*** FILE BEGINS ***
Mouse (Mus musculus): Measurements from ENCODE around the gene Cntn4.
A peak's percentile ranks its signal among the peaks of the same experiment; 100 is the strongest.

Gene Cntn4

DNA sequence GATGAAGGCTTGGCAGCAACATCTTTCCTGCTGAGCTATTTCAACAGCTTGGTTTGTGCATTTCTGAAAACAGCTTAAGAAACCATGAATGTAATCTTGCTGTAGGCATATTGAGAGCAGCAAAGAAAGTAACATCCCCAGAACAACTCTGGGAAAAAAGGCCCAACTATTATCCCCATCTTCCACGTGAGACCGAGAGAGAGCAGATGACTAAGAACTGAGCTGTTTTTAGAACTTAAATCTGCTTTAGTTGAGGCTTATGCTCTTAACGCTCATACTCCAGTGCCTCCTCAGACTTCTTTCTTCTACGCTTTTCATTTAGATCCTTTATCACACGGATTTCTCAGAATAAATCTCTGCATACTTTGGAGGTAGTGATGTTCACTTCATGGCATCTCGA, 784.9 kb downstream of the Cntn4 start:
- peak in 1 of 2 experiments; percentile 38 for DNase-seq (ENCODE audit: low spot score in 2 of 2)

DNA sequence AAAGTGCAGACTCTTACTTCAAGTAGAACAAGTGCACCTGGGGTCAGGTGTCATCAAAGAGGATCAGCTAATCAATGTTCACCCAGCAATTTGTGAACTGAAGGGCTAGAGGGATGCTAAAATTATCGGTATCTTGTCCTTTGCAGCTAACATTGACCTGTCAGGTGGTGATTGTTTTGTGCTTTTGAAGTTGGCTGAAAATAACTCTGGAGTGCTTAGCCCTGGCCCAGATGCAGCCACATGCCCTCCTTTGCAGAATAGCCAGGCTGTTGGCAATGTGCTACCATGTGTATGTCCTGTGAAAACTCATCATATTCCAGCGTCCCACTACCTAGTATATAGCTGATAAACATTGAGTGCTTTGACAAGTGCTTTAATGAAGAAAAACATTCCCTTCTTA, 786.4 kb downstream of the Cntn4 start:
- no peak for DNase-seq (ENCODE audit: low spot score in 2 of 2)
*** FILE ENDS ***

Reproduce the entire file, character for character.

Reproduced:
Mouse (Mus musculus): Measurements from ENCODE around the gene Cntn4.
A peak's percentile ranks its signal among the peaks of the same experiment; 100 is the strongest.

Gene Cntn4

DNA sequence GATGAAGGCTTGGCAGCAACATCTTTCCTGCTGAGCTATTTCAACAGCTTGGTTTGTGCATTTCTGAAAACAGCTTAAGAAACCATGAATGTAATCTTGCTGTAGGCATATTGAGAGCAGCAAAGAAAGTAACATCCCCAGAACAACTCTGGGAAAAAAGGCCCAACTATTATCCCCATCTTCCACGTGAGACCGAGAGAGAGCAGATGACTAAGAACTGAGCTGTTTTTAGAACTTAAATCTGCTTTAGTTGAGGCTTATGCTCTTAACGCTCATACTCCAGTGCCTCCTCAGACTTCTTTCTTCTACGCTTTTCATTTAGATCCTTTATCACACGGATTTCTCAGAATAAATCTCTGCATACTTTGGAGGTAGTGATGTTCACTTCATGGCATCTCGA, 784.9 kb downstream of the Cntn4 start:
- peak in 1 of 2 experiments; percentile 38 for DNase-seq (ENCODE audit: low spot score in 2 of 2)

DNA sequence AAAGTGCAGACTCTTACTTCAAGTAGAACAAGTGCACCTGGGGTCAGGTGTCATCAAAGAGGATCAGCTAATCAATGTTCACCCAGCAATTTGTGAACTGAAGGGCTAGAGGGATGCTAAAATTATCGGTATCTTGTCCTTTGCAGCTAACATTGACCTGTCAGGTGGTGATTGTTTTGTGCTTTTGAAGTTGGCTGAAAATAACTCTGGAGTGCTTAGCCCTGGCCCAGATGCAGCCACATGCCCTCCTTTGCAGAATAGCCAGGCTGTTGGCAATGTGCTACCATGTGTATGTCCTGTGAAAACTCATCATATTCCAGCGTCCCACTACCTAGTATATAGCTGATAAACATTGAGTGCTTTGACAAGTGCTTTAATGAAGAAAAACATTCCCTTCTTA, 786.4 kb downstream of the Cntn4 start:
- no peak for DNase-seq (ENCODE audit: low spot score in 2 of 2)